The opinion of the court was delivered by: OBERDORFER
This is an action by plaintiffs against the Secretary of Interior to declare illegal and to enjoin his planned issuance of leases to certain coal lands in Montana and North Dakota. The Honorable Morris Udall, Chairman of the House Interior and Insular Affairs Committee, has intervened as a plaintiff. Potential lessees have intervened as defendants.
At issue is the legality of the Secretary's refusal to withhold issuance of the leases as required by section 204(e) of the Federal Land Policy and Management Act of 1976, 43 U.S.C. § 1714(e), and a parallel Department of Interior regulation. 43 C.F.R. § 2310.5. Both section 204(e) and the regulation require the Secretary temporarily to withhold public lands from sale or lease when requested to do so by the House Committee. Although defendant has not rescinded the regulation, nor conducted notice and comment with respect to recission of it, he justified his refusal to abide by it on the ground that he had been advised by his general counsel and by the Office of Legal Counsel of the Department of Justice
that the Supreme Court's recent decision in INS v. Chadha, 462 U.S. 919, 103 S. Ct. 2764, 77 L. Ed. 2d 317 (1983), invalidated both the statute and the regulation. See letter from Secretary Watt to Chairman Udall (Sept. 9, 1983) (Attachment A to Defendant's Memorandum Opposing Motion for Preliminary Injunction).
After consideration of briefs of the parties, and an excellent oral argument, and for reasons more fully stated in a Memorandum to be filed, the Court concludes that:
1. Chairman Udall has standing to sue to vindicate his interest as a Congressman and as a Committee Chairman in seeking to compel the defendant to honor a resolution adopted by his Committee pursuant to section 204(e). See American Federation of Government Employees v. Pierce, 225 U.S. App. D.C. 61, 697 F.2d 303, 305 (D.C. Cir. 1982). This standing, coupled with the plaintiff organizations' interest in preservation of the land sought to be leased, give the organizations standing also. See Watt v. Energy Action Educational Foundation, 454 U.S. 151, 102 S. Ct. 205, 212, 70 L. Ed. 2d 309 (1981).
2. Plaintiffs are likely to prevail on the merits because defendant is obligated to apply his own regulation, unless and until it is rescinded after he affords notice and an opportunity to comment. Service v. Dulles, 354 U.S. 363, 1 L. Ed. 2d 1403, 77 S. Ct. 1152 (1957).
It is not at all clear that section 204(e) and the regulation are void. Indeed, they may well be authorized by Article IV, Section 3, of the Constitution, independently of Article I, the subject of the Chadha decision.
As the Supreme Court has stated:
Congress not only has a legislative power over the public domain, but it also exercises the powers of a proprietor therein. . . . Like any other owner it may provide when, how, and to whom its land can be sold.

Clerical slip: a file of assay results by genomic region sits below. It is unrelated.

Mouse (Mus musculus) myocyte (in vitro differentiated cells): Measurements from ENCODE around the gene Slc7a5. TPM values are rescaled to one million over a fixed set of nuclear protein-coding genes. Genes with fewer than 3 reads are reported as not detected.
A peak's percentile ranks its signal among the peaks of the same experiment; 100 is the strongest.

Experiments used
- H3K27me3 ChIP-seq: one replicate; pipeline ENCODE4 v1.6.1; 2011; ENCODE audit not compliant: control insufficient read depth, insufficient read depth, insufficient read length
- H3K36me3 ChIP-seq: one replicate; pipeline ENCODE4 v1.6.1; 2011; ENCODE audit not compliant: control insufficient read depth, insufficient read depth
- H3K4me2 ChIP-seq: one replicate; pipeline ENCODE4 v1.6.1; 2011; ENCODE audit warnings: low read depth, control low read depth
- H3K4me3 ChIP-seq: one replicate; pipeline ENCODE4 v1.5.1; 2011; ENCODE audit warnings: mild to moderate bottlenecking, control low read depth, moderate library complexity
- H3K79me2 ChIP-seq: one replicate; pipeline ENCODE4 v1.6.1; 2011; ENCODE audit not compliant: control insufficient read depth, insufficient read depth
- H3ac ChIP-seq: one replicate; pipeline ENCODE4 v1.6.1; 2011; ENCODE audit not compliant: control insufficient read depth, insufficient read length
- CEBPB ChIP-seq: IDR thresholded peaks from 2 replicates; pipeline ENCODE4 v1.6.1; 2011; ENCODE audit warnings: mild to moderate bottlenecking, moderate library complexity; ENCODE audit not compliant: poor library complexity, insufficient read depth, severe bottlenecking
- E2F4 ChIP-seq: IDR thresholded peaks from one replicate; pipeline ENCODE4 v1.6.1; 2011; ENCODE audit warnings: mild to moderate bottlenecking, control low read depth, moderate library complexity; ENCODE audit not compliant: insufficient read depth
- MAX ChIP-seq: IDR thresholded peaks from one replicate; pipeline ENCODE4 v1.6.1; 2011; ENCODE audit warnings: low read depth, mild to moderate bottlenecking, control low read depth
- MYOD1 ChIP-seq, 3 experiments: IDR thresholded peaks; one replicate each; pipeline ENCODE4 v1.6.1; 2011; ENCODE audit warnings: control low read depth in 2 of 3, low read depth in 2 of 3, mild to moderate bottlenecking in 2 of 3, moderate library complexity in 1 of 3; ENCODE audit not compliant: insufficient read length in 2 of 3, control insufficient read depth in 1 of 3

United States v. Midwest Oil Co., 236 U.S. 459, 474, 35 S. Ct. 309, 313, 59 L. Ed. 673 (1915); see also Kleppe v. New Mexico, 426 U.S. 529, 536-43, 96 S. Ct. 2285, 2290-93, 49 L. Ed. 2d 34 (1976). It may well be held that the statute requiring the Secretary temporarily to withdraw lands at the request of a designated congressional committee in order that Congress may reexamine the leasing process after an impending recess is an appropriate exercise of the proprietary power, as distinguished from legislative power, created in Congress by Article IV, Section 3.
We have said that the constitutional power of Congress in this respect is without limitation. . . . Thus neither the courts nor the executive agencies, could proceed contrary to an Act of Congress in this congressional area of national power.
Id. at 27. Congress enacted section 204(e) and a President signed it. It is an Act of Congress "in this congressional area of national power." One provision requires the Secretary to withhold leasing temporarily at the request of the House Committee. The California opinion may well presage a decision that neither the defendant nor the courts may "proceed contrary" to that statute.
Moreover, even if portions of section 204(e) are unconstitutional, the independent discretion given to the Secretary by section 204(e) to withdraw the land probably preserved the regulation, unless and until the Secretary rescinded it after notice and comment. In these circumstances, his failure to honor the regulation probably violated the Administrative Procedure Act, 5 U.S.C. § 553. See Motor Vehicle Manufacturers Association v. State Farm Mutual Automobile Insurance ...